The ethics questions concern his role in hiring outside counsel for the town.

North Bergen says he helped develop the specifications and takes part in picking the firms. Klitzner says he decides whether outside counsel is needed but does not evaluate proposals, though he does decide which outside firms should handle specific tasks.

Boxer found that Klitzner "routinely delegates the Township's legal matters to Chasan but is not responsible for reviewing and approving the resulting billings."

The report concluded that because of his dual positions, Klitzner apparently violated the Local Government Ethics Law, even though he cleared the arrangement with the Advisory Committee on Professional Ethics before going to Chasan Leyner. On Dec. 18, 1995, Israel Dubin, then the ACPE secretary, said "there would be nothing improper about the proposed association," so long as Chasan Leyner's vouchers were processed like Klitzner's — submitted to the township administrator, Department of Community Affairs and Board of Commissioners — and the firm had no conflict.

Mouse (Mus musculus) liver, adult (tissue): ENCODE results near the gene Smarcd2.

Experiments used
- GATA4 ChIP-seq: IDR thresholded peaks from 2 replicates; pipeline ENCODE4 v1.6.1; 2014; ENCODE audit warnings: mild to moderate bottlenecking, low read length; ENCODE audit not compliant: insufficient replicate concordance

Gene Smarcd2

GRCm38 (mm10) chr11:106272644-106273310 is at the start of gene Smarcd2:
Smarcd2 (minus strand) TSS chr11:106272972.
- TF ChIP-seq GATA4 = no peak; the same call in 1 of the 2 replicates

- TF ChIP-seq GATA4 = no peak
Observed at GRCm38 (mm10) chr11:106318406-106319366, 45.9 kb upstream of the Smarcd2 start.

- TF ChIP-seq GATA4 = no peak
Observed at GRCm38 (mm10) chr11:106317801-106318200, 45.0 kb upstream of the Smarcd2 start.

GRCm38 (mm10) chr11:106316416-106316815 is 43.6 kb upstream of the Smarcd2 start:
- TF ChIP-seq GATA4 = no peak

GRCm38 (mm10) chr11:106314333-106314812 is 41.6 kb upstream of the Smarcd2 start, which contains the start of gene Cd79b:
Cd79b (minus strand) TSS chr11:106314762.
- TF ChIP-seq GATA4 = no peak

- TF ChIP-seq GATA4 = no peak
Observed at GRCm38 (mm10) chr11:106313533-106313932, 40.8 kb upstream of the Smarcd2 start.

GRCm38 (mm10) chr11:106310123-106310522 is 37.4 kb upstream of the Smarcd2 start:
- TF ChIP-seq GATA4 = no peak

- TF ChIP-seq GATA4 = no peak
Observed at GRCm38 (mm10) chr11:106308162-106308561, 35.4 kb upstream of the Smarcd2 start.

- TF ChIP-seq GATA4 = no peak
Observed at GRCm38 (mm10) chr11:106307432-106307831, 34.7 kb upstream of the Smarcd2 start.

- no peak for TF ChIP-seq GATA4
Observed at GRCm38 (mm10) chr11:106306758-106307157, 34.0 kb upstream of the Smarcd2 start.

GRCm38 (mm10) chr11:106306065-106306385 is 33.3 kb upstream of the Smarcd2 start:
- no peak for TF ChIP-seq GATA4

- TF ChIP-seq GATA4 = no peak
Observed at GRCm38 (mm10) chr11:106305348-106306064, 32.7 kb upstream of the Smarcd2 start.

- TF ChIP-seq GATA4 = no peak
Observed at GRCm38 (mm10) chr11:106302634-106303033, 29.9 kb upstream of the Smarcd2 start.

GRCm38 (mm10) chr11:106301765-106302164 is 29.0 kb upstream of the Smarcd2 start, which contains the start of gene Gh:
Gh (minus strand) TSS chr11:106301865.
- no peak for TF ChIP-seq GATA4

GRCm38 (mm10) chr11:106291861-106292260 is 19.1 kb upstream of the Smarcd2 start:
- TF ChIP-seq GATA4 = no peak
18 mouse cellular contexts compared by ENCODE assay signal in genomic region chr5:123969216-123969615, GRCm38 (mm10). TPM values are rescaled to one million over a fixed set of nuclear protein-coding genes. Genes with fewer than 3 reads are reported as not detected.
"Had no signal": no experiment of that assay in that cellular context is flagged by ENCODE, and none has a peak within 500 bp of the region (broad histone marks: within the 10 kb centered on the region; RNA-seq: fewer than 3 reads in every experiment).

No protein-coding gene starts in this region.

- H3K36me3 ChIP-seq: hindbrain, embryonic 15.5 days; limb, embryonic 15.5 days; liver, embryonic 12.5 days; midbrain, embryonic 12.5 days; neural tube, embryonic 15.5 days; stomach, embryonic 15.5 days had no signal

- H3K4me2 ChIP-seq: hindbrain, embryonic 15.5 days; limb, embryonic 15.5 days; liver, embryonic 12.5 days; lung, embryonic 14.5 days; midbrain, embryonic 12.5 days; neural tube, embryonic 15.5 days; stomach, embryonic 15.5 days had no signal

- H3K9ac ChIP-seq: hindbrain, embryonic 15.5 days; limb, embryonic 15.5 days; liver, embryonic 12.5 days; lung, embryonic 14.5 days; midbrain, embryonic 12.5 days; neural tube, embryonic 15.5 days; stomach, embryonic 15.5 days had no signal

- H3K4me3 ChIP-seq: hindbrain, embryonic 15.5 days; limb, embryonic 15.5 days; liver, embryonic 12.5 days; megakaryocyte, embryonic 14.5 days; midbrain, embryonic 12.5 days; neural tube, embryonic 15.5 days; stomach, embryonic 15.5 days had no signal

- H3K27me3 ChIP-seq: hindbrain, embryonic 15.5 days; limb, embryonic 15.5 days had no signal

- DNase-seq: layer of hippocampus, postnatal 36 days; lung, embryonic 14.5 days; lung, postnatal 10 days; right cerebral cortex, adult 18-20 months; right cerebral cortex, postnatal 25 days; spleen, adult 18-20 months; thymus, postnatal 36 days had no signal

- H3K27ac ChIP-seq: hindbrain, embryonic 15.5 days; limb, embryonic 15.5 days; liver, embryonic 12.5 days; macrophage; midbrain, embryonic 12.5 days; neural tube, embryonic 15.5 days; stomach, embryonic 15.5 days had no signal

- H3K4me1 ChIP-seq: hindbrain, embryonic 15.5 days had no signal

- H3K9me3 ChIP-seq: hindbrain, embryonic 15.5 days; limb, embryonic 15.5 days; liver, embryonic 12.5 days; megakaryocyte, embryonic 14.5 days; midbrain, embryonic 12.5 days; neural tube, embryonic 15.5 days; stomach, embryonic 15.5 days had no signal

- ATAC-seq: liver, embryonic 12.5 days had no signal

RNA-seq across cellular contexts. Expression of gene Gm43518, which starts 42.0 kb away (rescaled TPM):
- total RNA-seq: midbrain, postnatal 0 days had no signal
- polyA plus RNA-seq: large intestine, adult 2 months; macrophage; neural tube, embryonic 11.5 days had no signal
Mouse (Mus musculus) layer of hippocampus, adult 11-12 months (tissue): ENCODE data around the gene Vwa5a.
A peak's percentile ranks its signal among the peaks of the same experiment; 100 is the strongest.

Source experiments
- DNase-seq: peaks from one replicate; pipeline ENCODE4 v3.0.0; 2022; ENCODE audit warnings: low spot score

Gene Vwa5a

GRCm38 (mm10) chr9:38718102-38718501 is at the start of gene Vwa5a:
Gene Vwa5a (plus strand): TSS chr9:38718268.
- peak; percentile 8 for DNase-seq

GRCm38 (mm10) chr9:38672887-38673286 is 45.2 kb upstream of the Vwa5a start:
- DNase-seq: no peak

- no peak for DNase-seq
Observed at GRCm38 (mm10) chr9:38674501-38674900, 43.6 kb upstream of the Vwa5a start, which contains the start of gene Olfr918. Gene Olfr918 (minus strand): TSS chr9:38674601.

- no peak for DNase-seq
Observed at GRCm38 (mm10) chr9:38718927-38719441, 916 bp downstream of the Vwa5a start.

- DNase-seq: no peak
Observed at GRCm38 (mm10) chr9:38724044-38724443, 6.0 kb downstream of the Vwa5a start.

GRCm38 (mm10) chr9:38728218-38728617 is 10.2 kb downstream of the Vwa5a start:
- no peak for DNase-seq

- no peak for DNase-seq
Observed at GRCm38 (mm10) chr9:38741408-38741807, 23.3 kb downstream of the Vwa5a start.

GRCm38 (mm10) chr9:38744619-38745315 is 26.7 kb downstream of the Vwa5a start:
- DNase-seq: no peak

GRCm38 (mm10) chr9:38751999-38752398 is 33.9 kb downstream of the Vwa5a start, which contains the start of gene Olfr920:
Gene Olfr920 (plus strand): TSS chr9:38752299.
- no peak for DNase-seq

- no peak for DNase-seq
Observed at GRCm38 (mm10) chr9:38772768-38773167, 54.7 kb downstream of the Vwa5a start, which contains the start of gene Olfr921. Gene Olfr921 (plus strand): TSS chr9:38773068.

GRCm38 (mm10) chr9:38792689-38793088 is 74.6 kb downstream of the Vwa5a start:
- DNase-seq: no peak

Government employees and lawyers operate under different ethics standards and thus, the report said, the matter was being referred to the Local Finance Board for review.

It also mentioned that Chasan Leyner billed $60,000 for landlord-tenant matters even though it was not hired to do that type of work, while firms that were hired for those services did not get to perform them, adding the "unauthorized delegation" highlighted the local government ethics concerns.

Bal was one of 10 in-house counsel for North Bergen, none of whom had a written job description, though he was the only one whose duties could not be ascertained.

North Bergen first thought he might work for its Alcoholic Beverage Control Board or as tenant advocate, but after an internal review, found he received a salary for unknown duties and without the town's consent.